Proposal for a Single Securities Commission in Canada: Comment and Discussion
54 Pages Posted: 8 Mar 2009 Last revised: 29 Mar 2009
Date Written: March 7, 2009
This report analyzes and comments on the principal arguments put forward by the Crawford Panel to support the establishment of a single securities commission in Canada.
One argument advanced is that the current rules-based regulatory structure should be replaced with a principles-based approach similar to that of the United Kingdom's Alternative Investment Market (AIM. We concur fully with the opinion expressed by one of the experts enlisted by the Panel, namely, that adopting a system similar to the AIM model in Canada is neither feasible nor desirable. The Panel expressed concern about the conditions for the financing of junior issuers. We show that, in general, the direct costs of such financings are lower in Canada than in the United States. The Canadian markets seem to have developed strategies that are well suited to the characteristics of an economy heavily dependent on small-cap companies and on the resource sector. An analysis of all financings, including traditional and non-traditional stock exchange listings as well as subsequent financings clearly shows that financings are very small and are carried out locally and, in 77% of cases, by issuers from outside Ontario. The Panel also expressed concern about the level of competitiveness of the Canadian market. We show that the principal challenge faced by the Canadian market is the gradual shift of transactions involving cross-listed securities to the U.S. market. The Panel has argued that establishing a single commission is necessary for improving enforcement of securities laws in Canada. In this regard, Canada is often compared to the United States. An analysis of data on sanctions shows, firstly, that the SEC is far from being the source of the majority of sanctions imposed on financial market participants. It initiates less than 10% of proceedings involving financial matters and imposes less than one quarter of all monetary sanctions. Secondly, there has been an increase in sanctions imposed in Canada in this area. Thirdly, there are major differences between Canada and other countries. This explains the differences observed and perceived as regards enforcement. The experts enlisted by the Panel have, in fact, recommended a series of eight actions and have suggested, in the eighth item, pan-Canadian enforcement of the law. Consequently, these experts have not concluded that centralization of the securities commissions is an indispensable condition for enhancing the enforcement of securities laws.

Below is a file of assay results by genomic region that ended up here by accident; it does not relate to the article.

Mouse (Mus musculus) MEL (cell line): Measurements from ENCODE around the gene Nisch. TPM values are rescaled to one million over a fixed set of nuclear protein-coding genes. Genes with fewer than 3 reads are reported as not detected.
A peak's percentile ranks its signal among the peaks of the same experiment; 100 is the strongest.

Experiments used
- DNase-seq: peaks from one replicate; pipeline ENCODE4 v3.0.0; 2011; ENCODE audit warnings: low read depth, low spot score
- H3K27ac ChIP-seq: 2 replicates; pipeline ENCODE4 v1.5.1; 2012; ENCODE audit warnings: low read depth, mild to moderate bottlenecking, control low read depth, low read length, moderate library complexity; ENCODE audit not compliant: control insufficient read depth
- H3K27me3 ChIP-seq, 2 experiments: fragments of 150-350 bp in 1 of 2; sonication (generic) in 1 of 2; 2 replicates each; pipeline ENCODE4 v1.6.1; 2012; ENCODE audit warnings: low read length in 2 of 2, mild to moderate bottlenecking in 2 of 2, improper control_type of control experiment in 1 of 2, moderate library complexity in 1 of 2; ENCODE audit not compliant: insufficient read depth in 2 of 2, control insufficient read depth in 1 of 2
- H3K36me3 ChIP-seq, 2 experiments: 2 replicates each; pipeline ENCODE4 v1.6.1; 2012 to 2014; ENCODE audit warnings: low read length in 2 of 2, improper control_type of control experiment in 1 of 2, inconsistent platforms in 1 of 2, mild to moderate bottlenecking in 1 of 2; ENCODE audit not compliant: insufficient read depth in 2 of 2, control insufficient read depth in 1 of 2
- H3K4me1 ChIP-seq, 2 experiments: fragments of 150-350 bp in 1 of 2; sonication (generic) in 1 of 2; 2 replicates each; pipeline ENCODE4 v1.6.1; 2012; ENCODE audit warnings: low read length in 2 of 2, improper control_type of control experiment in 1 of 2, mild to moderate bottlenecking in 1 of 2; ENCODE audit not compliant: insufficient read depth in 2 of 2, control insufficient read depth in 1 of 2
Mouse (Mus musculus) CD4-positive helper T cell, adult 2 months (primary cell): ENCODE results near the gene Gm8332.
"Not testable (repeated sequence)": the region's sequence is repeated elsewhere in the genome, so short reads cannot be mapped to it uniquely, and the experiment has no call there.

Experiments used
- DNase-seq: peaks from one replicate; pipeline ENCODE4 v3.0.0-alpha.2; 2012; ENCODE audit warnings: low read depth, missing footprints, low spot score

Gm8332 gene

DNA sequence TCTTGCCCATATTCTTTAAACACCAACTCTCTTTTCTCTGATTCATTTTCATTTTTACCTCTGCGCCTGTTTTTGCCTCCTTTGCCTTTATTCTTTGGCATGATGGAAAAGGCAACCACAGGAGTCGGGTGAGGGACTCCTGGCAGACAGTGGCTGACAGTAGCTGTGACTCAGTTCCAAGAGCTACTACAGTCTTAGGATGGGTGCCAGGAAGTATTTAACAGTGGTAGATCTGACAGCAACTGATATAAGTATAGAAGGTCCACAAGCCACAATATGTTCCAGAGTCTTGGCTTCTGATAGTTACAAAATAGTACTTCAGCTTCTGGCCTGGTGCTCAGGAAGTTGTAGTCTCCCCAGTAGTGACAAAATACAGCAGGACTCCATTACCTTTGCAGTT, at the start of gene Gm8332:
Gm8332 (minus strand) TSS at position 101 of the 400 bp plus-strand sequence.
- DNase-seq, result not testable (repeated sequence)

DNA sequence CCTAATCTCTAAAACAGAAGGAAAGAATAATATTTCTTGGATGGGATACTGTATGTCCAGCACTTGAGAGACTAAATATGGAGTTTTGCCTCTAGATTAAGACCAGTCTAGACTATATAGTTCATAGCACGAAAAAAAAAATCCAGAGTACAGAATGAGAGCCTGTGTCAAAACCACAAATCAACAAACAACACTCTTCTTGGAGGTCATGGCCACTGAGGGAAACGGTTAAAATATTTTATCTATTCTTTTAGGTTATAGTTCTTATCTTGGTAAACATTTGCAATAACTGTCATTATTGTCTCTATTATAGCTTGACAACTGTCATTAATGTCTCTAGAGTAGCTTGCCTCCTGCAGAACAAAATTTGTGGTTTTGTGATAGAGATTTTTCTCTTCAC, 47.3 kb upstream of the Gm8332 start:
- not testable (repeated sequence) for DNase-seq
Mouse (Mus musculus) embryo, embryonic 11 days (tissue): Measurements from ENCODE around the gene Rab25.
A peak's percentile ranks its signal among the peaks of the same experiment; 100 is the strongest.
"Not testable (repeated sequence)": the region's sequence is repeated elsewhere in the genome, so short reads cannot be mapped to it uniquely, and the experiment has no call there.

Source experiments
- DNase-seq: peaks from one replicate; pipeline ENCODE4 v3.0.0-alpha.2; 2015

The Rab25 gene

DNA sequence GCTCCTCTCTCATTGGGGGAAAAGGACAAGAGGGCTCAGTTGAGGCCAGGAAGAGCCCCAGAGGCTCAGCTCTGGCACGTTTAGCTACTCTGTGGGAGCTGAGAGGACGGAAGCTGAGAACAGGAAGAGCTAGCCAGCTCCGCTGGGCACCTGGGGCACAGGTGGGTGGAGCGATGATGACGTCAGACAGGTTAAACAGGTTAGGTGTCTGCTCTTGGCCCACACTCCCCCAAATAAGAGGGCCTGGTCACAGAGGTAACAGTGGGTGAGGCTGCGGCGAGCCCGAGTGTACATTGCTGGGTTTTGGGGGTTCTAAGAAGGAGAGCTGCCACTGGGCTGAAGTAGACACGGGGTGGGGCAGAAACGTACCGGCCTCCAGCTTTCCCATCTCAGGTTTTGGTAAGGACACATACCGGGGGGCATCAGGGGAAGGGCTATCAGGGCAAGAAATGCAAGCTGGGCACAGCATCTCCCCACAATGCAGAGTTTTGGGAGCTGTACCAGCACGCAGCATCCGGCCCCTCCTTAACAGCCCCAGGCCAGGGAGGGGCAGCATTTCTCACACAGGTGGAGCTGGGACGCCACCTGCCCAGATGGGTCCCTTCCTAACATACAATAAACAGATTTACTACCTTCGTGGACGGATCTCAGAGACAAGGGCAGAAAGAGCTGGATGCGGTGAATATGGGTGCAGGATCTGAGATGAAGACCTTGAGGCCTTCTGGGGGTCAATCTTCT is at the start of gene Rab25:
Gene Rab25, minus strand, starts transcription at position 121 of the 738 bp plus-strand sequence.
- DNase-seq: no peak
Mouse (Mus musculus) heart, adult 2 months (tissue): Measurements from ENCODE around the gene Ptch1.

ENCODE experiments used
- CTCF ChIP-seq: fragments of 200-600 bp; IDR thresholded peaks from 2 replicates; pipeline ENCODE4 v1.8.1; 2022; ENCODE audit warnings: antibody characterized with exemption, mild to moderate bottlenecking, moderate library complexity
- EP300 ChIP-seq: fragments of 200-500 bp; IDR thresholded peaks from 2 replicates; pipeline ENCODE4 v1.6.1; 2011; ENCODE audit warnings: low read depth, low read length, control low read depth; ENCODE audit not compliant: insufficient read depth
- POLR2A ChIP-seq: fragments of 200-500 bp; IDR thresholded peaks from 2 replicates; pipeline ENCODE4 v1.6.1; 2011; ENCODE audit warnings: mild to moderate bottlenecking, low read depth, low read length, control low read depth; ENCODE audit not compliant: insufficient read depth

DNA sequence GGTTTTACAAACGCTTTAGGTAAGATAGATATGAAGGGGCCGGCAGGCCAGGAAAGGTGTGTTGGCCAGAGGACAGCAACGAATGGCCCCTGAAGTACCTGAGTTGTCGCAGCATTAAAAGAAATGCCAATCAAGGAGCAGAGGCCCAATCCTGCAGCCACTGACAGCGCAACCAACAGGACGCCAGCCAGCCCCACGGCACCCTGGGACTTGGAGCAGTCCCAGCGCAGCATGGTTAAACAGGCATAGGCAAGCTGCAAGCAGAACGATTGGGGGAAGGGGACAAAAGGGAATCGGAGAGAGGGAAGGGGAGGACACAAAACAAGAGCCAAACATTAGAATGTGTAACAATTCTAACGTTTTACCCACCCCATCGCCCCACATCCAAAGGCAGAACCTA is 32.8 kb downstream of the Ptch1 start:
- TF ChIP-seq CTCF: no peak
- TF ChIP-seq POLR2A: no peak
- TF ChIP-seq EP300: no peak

Three elements appear from our analysis. First and foremost, the principal arguments put forward by the Panel to justify the urgency of centralizing securities commissions in Canada do not stand up to analysis. Secondly, the major challenge faced by the Canadian market - the shift of enterprises and transactions to the U.S. - does not seem to have been perceived as such or even discussed. Finally, we believe it is essential to recognize and preserve the distinctive characteristics of the existing market. It is a market that welcomes growth companies and small-cap companies, is highly decentralized and is apparently very favourable to issuers.
Keywords: securities regulation, securities exchange commission, small business
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